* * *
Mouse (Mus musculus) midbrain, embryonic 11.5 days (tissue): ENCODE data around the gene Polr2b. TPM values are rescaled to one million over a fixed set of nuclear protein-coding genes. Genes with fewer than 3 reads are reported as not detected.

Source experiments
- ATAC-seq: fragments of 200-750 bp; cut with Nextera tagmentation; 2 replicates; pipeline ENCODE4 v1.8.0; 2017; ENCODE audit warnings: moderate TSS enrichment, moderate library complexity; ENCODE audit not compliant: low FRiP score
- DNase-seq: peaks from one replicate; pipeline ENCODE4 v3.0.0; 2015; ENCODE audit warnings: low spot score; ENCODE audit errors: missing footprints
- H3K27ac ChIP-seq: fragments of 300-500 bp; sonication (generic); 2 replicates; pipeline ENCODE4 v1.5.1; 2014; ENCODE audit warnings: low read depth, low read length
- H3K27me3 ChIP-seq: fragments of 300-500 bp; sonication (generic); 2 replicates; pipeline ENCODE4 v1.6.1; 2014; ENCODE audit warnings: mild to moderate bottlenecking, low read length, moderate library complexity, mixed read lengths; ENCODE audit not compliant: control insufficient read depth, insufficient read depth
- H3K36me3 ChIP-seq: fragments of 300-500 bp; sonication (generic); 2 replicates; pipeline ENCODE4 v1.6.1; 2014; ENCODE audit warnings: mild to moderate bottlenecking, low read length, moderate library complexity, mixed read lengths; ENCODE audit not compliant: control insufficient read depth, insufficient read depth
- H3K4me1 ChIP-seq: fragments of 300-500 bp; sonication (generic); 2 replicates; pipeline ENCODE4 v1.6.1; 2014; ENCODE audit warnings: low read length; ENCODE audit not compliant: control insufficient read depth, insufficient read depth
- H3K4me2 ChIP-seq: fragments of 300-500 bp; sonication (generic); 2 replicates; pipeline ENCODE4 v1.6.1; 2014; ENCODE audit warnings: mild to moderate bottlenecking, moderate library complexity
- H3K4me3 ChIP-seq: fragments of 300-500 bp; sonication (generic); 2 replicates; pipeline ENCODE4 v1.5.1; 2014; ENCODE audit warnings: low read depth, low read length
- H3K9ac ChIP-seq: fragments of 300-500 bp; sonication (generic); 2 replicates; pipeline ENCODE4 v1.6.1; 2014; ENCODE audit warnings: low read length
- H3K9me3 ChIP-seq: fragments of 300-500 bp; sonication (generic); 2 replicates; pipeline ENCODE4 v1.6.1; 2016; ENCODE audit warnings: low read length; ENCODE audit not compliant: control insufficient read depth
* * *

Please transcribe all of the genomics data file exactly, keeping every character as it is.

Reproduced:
Mouse (Mus musculus) midbrain, embryonic 11.5 days (tissue): ENCODE data around the gene Polr2b. TPM values are rescaled to one million over a fixed set of nuclear protein-coding genes. Genes with fewer than 3 reads are reported as not detected.

Source experiments
- ATAC-seq: fragments of 200-750 bp; cut with Nextera tagmentation; 2 replicates; pipeline ENCODE4 v1.8.0; 2017; ENCODE audit warnings: moderate TSS enrichment, moderate library complexity; ENCODE audit not compliant: low FRiP score
- DNase-seq: peaks from one replicate; pipeline ENCODE4 v3.0.0; 2015; ENCODE audit warnings: low spot score; ENCODE audit errors: missing footprints
- H3K27ac ChIP-seq: fragments of 300-500 bp; sonication (generic); 2 replicates; pipeline ENCODE4 v1.5.1; 2014; ENCODE audit warnings: low read depth, low read length
- H3K27me3 ChIP-seq: fragments of 300-500 bp; sonication (generic); 2 replicates; pipeline ENCODE4 v1.6.1; 2014; ENCODE audit warnings: mild to moderate bottlenecking, low read length, moderate library complexity, mixed read lengths; ENCODE audit not compliant: control insufficient read depth, insufficient read depth
- H3K36me3 ChIP-seq: fragments of 300-500 bp; sonication (generic); 2 replicates; pipeline ENCODE4 v1.6.1; 2014; ENCODE audit warnings: mild to moderate bottlenecking, low read length, moderate library complexity, mixed read lengths; ENCODE audit not compliant: control insufficient read depth, insufficient read depth
- H3K4me1 ChIP-seq: fragments of 300-500 bp; sonication (generic); 2 replicates; pipeline ENCODE4 v1.6.1; 2014; ENCODE audit warnings: low read length; ENCODE audit not compliant: control insufficient read depth, insufficient read depth
- H3K4me2 ChIP-seq: fragments of 300-500 bp; sonication (generic); 2 replicates; pipeline ENCODE4 v1.6.1; 2014; ENCODE audit warnings: mild to moderate bottlenecking, moderate library complexity
- H3K4me3 ChIP-seq: fragments of 300-500 bp; sonication (generic); 2 replicates; pipeline ENCODE4 v1.5.1; 2014; ENCODE audit warnings: low read depth, low read length
- H3K9ac ChIP-seq: fragments of 300-500 bp; sonication (generic); 2 replicates; pipeline ENCODE4 v1.6.1; 2014; ENCODE audit warnings: low read length
- H3K9me3 ChIP-seq: fragments of 300-500 bp; sonication (generic); 2 replicates; pipeline ENCODE4 v1.6.1; 2016; ENCODE audit warnings: low read length; ENCODE audit not compliant: control insufficient read depth